Studies of the stable isotope composition (13C and 15N) of fungal sporocarps have produced various explanations for variation in isotopic signatures of these conspicuous participants in forest C and N cycling. Mechanisms responsible for the 15N enrichment of ectomycorrhizal (ECM) sporocarps are particularly relevant from a biogeochemical perspective, and probably include variation in substrate use, mycelial development and morphology, and N transfer to phytobiont hosts. We measured soil N availability using ion exchange resin incubations, fungal sporocarp 15N and 13C abundances, and percent N and 15N contents of tree foliage in an oligotrophic temperate forest to test whether 15N signatures and trophic strategies of fungal sporocarps (saprotrophic and ECM) vary with soil N availability. We also investigated soil N availability as a driver of variation in foliar 15N signatures and ECM C and N transfers as quantified according to a published mass-balance model.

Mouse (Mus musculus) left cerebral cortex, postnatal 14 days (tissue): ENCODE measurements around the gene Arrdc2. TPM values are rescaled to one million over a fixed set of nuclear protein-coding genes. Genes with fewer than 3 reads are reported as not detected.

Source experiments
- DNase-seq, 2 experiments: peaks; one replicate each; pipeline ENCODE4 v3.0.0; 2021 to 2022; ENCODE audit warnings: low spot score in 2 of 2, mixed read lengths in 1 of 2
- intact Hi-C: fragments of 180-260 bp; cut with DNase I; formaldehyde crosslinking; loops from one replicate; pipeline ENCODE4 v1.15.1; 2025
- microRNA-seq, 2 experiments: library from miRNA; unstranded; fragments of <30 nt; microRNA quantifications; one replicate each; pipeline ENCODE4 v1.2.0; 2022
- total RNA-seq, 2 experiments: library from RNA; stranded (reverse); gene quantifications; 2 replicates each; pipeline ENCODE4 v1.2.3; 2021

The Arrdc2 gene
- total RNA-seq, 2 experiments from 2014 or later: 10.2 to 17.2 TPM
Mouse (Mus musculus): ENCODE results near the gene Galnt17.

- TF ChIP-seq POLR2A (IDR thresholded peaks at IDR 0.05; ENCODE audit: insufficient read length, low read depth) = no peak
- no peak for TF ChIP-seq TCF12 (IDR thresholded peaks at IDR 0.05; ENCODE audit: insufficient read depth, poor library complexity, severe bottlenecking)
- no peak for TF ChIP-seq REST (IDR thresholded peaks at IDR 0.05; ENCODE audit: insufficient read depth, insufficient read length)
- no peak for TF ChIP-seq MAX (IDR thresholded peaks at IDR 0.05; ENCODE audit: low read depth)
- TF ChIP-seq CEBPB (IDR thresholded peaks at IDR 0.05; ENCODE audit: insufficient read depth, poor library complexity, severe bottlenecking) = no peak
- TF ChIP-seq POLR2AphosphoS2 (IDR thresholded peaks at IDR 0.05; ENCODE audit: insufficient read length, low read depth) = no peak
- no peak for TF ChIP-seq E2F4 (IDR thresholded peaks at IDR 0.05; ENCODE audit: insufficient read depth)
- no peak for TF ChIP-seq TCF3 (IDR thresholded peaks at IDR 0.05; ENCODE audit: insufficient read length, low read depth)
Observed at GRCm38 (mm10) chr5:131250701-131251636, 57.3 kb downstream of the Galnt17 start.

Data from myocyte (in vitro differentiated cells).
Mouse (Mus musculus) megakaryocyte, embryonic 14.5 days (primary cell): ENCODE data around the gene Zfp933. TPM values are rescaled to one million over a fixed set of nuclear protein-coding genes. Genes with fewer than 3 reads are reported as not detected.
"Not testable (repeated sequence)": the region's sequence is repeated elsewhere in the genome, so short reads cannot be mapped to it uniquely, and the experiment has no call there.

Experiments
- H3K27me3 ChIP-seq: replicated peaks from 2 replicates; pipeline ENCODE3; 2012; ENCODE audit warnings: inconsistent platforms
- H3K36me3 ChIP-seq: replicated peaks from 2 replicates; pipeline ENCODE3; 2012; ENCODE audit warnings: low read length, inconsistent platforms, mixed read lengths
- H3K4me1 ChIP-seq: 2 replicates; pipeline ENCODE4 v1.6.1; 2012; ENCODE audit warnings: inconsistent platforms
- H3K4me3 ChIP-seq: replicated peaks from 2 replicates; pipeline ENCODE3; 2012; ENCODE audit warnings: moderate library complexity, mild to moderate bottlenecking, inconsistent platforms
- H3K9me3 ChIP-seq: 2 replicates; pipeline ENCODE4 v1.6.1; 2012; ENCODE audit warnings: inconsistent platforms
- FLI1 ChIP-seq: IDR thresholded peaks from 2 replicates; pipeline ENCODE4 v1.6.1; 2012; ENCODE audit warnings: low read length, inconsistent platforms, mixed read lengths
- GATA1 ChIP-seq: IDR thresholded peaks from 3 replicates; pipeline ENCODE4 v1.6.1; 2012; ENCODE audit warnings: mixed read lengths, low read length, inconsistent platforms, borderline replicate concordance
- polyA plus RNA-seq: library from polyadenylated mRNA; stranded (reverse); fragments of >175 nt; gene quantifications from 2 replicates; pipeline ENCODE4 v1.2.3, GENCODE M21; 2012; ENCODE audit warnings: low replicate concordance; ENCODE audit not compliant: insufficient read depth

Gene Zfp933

Our data on saprotrophic fungi showed evidence for two divergent trophic groups with unique responses to increasing soil N availability. The first group, typified by Armillaria mellea, used isotopically depleted N to decompose relatively 13C-enriched organic C fractions. Fungal biomass from this group showed increasing 15N enrichment along a gradient of increasing soil N availability. The second group was exemplified by Leotia lubrica, which used relatively 13C-depleted, recent-C inputs to forest floors to access 15N-enriched, humic N fractions. Fungal sporocarps from this group became progressively 15N-depleted as soil N availability increased. ECM sporocarps were consistently more 15N-enriched than these co-occurring saprotrophs but nonetheless showed the same relationships between 15N enrichment and soil N availabilty. ECM sporocarps from the genera Amanita, Laccaria, Lactarius, and Russula all showed greater 15N enrichment with increasing soil N availability, while Boletus spp. and Leccinum spp. showed progressive 15N-depletion along the same gradient. Foliage from two of the dominant tree species at the site, Acer rubrum and Quercus rubra, showed 15N enrichment with increasing soil N availability, and isotopically heavier foliage also had higher N content. N transfers from ECM hyphae to Q. rubra appeared to be relatively less important as an N source as soil N availability increased, despite an increasing proportion of hyphal N being transferred at higher levels of soil N availability. C allocation to ECM hyphae declined nonlinearly with increasing soil N availability. These relationships between soil N availability and ECM C and N transfers are deserving of further study by independent methods.